Social and Political Philosophy: Contemporary Perspectives

By James P. Sterba | Go to book overview

14

ROUTES TO LAKE WOBEGON

Claudia Card

Garrison Keillor, narrator of the popular radio show A Prairie Home Companion, reports that in Lake Wobegon all the women are strong, all the men are good looking, and all the children are above average. Presumably, the men are strong, too, and the women also good looking, and how could the children of such parents fail to be above average? The Lake Wobegon self-image is not only idealized but, in a sense, androgynous. Whatever the realities, this ideal remains compelling, especially if we expand it to include and emphasize traits of character. But how to make such an ideal a reality? James P. Sterba has some suggestions, for here and now. I have some alternative suggestions.

In Justice for Here and Now Sterba offers a refreshing and attractive “peacemaking” way of doing philosophy. 1 He seeks practical reconciliations of alternative moral and political perspectives by drawing on positions held in common by those who have those perspectives, exploring the implications of their positions with a view to locating a compromise that honors something important, equally, in each position. He argues creatively that libertarians’ minimal interpretation of morality commits them, for all practical purposes, to acknowledging rights to welfare and equal opportunity and even to something like the equality that socialists endorse. He then applies this libertarian/welfare-liberal morality to the cases of feminist, racial, homosexual and ethnic justice.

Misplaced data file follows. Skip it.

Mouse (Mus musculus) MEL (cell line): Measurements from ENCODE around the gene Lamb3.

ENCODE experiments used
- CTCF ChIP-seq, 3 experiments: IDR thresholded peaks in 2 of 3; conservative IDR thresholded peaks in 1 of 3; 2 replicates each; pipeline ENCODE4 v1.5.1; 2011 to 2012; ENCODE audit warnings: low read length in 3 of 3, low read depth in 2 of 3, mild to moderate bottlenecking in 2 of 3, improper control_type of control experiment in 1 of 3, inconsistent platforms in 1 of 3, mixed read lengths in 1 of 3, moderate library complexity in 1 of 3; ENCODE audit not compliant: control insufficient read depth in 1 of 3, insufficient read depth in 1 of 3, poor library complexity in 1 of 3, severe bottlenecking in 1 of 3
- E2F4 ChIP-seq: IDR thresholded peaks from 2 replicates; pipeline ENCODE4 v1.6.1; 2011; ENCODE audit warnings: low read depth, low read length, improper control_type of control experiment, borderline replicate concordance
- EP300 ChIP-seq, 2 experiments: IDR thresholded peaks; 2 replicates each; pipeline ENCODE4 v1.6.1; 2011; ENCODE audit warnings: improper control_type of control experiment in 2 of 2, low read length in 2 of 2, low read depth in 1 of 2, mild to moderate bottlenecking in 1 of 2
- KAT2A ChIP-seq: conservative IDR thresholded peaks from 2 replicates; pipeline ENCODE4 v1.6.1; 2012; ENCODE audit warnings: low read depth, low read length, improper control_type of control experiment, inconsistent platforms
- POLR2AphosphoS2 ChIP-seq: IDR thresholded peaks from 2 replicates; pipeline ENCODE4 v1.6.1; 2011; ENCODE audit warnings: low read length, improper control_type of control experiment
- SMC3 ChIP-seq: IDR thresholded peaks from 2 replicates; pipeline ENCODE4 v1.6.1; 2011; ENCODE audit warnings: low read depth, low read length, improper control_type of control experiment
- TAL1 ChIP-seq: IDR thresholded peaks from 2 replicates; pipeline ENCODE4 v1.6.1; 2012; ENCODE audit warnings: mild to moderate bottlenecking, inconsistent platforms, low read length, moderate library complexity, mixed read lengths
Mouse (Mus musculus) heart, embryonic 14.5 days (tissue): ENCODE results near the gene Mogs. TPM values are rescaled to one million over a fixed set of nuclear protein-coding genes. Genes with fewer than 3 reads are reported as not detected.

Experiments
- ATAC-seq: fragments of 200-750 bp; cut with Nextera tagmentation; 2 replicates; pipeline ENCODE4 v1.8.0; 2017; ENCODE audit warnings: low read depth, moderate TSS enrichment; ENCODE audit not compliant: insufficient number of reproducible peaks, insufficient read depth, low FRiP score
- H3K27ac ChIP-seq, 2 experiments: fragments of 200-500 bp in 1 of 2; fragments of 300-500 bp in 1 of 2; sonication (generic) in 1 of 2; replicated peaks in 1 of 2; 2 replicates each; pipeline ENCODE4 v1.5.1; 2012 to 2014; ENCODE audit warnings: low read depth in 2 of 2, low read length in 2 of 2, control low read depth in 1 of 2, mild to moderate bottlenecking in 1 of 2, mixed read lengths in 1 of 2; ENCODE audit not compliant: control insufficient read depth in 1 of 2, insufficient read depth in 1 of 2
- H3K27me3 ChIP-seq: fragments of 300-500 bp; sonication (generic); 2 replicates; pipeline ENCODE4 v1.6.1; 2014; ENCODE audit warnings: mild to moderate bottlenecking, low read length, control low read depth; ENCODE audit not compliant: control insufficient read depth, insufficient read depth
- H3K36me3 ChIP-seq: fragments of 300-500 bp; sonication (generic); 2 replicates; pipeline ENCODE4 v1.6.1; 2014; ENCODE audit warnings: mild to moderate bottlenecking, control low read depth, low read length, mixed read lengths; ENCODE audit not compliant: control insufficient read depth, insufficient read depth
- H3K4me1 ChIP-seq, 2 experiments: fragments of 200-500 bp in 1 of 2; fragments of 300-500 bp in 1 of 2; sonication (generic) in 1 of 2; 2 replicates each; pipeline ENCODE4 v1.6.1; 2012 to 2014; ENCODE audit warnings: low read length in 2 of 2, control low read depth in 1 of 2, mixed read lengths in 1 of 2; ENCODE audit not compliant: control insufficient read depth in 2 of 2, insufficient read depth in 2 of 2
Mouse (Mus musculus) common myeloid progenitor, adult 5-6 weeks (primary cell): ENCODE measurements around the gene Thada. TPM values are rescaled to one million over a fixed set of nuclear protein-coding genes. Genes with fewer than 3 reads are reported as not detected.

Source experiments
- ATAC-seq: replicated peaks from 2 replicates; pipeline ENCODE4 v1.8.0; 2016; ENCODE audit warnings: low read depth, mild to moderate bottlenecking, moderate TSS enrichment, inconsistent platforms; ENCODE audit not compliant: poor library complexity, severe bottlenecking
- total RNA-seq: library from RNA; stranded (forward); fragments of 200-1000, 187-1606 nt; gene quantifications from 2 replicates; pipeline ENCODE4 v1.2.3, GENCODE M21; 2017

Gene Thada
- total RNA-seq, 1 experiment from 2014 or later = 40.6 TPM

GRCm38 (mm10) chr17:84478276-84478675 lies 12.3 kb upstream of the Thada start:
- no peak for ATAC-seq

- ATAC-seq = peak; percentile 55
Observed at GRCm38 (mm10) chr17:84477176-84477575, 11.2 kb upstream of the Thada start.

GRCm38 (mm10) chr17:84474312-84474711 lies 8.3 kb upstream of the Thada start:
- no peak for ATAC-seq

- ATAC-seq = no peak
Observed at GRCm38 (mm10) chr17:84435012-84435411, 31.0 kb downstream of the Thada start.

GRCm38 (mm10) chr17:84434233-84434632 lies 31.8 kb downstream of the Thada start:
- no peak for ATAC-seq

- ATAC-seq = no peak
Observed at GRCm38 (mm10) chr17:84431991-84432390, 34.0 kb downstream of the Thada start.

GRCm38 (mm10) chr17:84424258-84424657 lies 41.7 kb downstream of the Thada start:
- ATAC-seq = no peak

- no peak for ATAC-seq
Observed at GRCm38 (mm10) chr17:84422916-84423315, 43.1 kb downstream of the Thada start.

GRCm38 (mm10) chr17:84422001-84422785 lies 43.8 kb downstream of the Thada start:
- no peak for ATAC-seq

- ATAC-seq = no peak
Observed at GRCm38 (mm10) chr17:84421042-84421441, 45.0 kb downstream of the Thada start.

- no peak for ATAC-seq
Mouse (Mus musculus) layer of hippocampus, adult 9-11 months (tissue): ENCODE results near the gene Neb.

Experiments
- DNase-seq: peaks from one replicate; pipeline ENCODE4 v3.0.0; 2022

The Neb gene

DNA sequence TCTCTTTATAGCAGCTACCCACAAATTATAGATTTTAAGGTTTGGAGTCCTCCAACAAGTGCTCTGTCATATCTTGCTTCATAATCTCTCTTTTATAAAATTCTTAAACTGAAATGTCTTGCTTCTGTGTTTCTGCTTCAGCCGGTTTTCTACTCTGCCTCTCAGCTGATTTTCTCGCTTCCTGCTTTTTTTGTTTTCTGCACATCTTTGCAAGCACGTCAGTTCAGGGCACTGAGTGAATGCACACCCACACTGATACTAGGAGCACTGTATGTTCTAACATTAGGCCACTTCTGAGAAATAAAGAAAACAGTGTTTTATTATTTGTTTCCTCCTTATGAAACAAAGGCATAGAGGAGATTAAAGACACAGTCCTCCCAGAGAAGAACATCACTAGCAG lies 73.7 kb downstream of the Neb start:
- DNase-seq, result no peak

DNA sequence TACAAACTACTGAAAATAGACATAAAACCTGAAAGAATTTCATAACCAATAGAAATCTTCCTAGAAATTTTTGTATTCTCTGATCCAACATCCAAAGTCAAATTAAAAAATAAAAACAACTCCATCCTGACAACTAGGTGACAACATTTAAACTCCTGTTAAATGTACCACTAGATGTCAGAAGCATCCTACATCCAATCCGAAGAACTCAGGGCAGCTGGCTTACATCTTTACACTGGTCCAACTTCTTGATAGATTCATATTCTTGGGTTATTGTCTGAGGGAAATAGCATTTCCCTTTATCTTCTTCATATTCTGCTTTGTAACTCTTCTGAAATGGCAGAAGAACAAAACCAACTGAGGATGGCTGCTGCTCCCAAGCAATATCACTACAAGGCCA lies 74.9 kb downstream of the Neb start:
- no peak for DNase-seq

Throughout Justice for Here and Now, philosophical argumentation is conducted in a peacemaking spirit of compromise. But Sterba also recognizes that not everything should be up for compromise. Morality, for example, is not to be compromised, although both egoism and altruism are, and morality represents the compromise between them. Feminism, likewise, is not compromisable. It is presented as the application of morality (justice) to certain kinds of issues. Yet the feminism also defended in this book is presented as itself a compromise—or intermediate—between two extreme views about women, a different sort of compromise from that of morality. One of the extremes between which it is a compromise is the view of women as merely victims. The other is the view of women as superior beings. Both

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